By this time, ABC also began running short feature piece which soon gained the nickname "Up Close And Personal," which introduced often-unknown athletes to viewers, allowing them to learn more about them. Little did anyone know that this feature, done by other networks, would three decades later be a bone of contention among Olympic viewers!
NBC broke ABC's stranglehold on the Game in 1972, winning the rights to broadcast that year's Winter Games at Saporro, Japan. Despite a record 37 hours of coverage, much of it live (again, Winter Olympic events are often traditionally held in the morning hours, which meant live prime-time TV for the United States East Coast), critics panned the coverage. Many wondered why Curt Gowdy - perhaps the best play-by-play sportscaster who ever lived - was NBC's studio host and not doing play-by-play of one sport or another.
That August, ABC carried 66 hours of coverage of the Summer Olympics in Munich. While the on-field highlight was Mark Spitz winning a record (for one Olympics) seven gold medals in swimming, each in world record time, the events of September 5th, 1972 overshadowed everything else that had occurred in that fortnight.
Before dawn, several terrorists stormed the Olympic Village, targeting the Israeli quarters. Two Israeli athletes were killed, nine others were taken hostage, and dozens of others escaped. Because ABC was on the scene to cover the Olympics, the network aimed TV cameras on the roof of its broadcast center directly at the building where the remaining nine hostages were being held. ABC newsman Peter Jennings (now the network's evening news anchorman) and sportscaster Howard Cosell had somehow gotten themselves into the village, and by using walkie-talkies, kept Jim McKay in the anchor studio - and an entire world - appraised on what was going on.
A chopper took the hostages and their holders to the Munich airport, and a few hours later, a report suggested that the captors were killed and all nine hostages released. After that report, ABC showed highlights of what little sporting events had been held prior to the Games being suspended late that afternoon (local time in Munich). The network planned to use the final part of their prime-time broadcast to wrap-up the day. They got word that a press conference would be held shortly before 5 A.M. local time (or just before 11 P.M. Eastern time).
There were no TV cameras at the Press Conference, but Jennings and Cosell were on the phone to the anchor studio, where McKay and several other ABC newsmen had sit. Putting the phone down, McKay grimly told the entire world that the earlier report was false, that the nine remaining hostages had also been killed in a gunfight at the airport, and that "They're All Gone". The next day, TV critics compared McKay's work to that of Walter Cronkite the day President Kennedy was assassinated. For Roone Arledge, it was a revelation that besides sports, he could also produce television news coverage - and do it well.
McKay was not the studio host of the rest of the 1972 Games, but his work at Munich was so good that he would be the primetime studio anchor for ABC's six remaining Olympic telecasts, starting with 1976 (Innsbruck for the Winter Games, Montreal for the Summer Games). ABC utilized the latest technical advances to put together broadcasts even better than 1972. As was the case in 1968, the 1976 Summer Games, being in North America, could be a disaster if ABC put the wrong thing on live at the wrong time. But again, ABC showed a knack for having the right thing live at the right time.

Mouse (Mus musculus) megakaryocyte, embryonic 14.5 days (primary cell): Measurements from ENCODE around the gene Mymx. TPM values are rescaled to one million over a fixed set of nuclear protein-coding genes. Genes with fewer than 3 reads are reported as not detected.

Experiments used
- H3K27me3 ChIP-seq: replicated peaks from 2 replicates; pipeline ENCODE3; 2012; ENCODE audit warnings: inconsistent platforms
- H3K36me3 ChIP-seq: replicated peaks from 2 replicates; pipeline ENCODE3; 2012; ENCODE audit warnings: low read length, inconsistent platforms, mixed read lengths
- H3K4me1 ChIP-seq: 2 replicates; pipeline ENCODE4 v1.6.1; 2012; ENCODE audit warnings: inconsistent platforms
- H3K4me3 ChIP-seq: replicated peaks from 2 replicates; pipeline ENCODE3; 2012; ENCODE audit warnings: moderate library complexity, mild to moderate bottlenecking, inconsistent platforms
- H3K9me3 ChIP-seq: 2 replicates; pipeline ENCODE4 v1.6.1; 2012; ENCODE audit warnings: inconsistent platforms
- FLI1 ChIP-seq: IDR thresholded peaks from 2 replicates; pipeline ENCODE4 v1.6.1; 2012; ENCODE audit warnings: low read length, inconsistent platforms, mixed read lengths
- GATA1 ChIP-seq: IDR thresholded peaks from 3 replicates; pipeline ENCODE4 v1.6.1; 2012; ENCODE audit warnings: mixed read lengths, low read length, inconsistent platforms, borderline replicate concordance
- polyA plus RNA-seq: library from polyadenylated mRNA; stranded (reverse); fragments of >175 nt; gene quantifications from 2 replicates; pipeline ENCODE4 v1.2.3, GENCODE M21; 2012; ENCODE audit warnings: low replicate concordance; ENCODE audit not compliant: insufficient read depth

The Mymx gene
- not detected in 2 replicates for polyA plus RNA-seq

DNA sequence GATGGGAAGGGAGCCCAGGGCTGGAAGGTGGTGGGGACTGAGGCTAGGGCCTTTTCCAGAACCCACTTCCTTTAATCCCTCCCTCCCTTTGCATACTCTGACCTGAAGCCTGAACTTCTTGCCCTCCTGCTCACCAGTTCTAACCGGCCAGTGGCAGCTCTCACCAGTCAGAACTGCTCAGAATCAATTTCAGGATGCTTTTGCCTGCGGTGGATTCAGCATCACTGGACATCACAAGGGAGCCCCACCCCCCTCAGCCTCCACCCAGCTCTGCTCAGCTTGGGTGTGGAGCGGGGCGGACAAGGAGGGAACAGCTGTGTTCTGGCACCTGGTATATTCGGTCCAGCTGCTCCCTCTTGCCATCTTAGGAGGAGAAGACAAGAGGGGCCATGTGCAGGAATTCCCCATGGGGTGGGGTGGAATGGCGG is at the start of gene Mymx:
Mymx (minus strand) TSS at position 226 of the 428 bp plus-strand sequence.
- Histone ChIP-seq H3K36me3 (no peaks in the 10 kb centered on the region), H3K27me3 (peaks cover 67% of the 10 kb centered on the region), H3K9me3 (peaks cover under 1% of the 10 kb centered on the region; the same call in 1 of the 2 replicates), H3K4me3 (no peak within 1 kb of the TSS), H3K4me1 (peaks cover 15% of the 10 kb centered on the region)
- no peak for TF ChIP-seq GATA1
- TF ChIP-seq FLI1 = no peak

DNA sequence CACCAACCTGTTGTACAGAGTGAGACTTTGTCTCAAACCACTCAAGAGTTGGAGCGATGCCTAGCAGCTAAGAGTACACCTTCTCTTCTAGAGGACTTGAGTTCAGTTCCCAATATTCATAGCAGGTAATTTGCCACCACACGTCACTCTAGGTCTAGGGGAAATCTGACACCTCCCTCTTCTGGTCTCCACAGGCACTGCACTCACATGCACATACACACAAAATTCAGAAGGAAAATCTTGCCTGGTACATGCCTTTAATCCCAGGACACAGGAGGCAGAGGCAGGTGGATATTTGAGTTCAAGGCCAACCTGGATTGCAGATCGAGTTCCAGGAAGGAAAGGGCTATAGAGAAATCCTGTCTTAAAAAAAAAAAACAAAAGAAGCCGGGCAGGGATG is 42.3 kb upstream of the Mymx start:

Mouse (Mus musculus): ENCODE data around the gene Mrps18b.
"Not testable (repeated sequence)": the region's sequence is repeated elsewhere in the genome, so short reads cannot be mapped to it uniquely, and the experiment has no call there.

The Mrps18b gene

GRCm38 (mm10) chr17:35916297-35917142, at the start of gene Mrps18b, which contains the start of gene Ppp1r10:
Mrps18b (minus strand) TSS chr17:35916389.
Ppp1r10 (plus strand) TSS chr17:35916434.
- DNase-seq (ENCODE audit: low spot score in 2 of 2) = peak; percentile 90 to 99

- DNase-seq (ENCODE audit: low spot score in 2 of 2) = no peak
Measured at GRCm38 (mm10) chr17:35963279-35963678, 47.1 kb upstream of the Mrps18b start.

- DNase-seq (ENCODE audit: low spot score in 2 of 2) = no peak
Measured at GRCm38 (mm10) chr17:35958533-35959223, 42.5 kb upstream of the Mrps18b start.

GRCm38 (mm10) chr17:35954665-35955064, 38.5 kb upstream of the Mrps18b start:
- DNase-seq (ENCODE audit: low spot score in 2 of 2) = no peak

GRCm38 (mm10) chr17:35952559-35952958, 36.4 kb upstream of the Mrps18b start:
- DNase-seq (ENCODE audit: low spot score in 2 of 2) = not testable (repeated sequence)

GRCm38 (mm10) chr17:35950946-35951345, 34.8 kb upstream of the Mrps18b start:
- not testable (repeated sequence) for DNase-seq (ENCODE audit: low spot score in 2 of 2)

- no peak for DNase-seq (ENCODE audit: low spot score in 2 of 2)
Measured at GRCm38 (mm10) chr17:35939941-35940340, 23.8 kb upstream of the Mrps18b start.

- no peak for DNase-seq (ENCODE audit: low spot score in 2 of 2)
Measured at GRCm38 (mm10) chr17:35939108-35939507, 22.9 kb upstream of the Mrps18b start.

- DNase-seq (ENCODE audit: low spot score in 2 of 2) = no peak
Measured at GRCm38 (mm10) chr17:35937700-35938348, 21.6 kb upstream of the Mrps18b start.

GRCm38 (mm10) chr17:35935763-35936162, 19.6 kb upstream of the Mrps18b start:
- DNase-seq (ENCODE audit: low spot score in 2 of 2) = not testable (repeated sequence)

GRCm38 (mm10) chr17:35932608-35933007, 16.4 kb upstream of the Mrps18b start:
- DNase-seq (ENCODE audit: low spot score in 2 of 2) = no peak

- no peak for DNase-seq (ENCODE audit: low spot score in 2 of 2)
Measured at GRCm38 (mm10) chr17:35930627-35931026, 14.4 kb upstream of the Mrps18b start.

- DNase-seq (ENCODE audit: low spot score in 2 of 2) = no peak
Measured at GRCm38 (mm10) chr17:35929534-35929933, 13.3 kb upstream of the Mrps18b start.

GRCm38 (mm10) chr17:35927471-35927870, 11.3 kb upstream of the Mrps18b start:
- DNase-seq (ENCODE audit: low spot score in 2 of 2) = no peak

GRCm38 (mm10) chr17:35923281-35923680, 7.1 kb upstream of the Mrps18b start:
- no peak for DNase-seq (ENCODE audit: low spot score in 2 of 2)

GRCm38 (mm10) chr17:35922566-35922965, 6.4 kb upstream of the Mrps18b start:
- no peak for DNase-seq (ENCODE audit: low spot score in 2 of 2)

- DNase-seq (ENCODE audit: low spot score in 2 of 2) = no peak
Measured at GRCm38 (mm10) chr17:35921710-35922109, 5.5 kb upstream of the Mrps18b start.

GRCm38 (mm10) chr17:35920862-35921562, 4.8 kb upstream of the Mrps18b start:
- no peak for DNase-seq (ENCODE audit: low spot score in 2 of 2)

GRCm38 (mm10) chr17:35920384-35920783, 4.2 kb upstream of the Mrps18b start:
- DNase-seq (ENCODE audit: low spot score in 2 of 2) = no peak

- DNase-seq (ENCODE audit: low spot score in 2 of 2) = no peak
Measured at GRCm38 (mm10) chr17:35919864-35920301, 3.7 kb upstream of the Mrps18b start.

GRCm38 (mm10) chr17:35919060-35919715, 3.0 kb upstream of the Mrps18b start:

The 1980 Winter Olympics returned to the United States, and to Lake Placid, which hosted the 1932 games. ABC's ability to alter their coverage to show the "hot" story as it was happening became apparent when the U.S. hockey team began an unexpected winning streak. Originally, hockey (outside of the championship game) was to air only as edited highlights, but with the U.S. still winning, ABC began to devote more and more airtime to Team U.S.A. games, culminating with the final two games (against Russia and Finland) shown in their entirety. The dramatic U.S. victories in those games brought some of the largest TV audiences of the entire 1979-80 television season, a gold medal for Team U.S.A., and careers in the National Hockey League for many of the Team U.S.A. players. One, Ken Morrow, would enjoy four more championships as he joined the New York Islanders, who would win four straight Stanley Cups from 1980 (joining the team right after the Olympics, just in time for the playoffs) through 1983.
The 1980 Summer games were to be in Moscow, with NBC having the telecast honors. But after the Soviet invasion of Afghanistan, the U.S. decided to boycott the Moscow Games, and what had been 150 hours of scheduled coverage was shrunk to a few hours as well as highlights fed to local NBC stations for use on local newscasts. Many affiliates refused to show the Olympic highlights on their local news or to clear airtime for the few hours of coverage NBC did present.
The 1984 Winter Games in Sarajevo were again covered by ABC, which after a slow start (much of it caused by some alpine skiing events postponed due to blizzards in the mountain regions of Bosnia), finished in a burst of high ratings and more critical acclaim. But that year's Summer Games in Los Angeles would be the most massive single television production undertaking in the U.S. to that time, and still the single most massive production ABC ever undertook - for in addition to its own record 180 hours of coverage, ABC would also provide the "basic" coverage of every Olympic event to broadcasters all over the world. With nearly all of its own 180 hours of coverage being presented live, the Los Angeles Games could have been a "train wreck waiting to happen" because ABC could have jumped around from event-to-event, and missing lots of key highlights. But under Arledge (who by 1984 was also running ABC News), ABC's coverage from Los Angeles became one of the most spectacular achievements in television to that time, and is still generally considered the best-ever American telecast of an Olympics.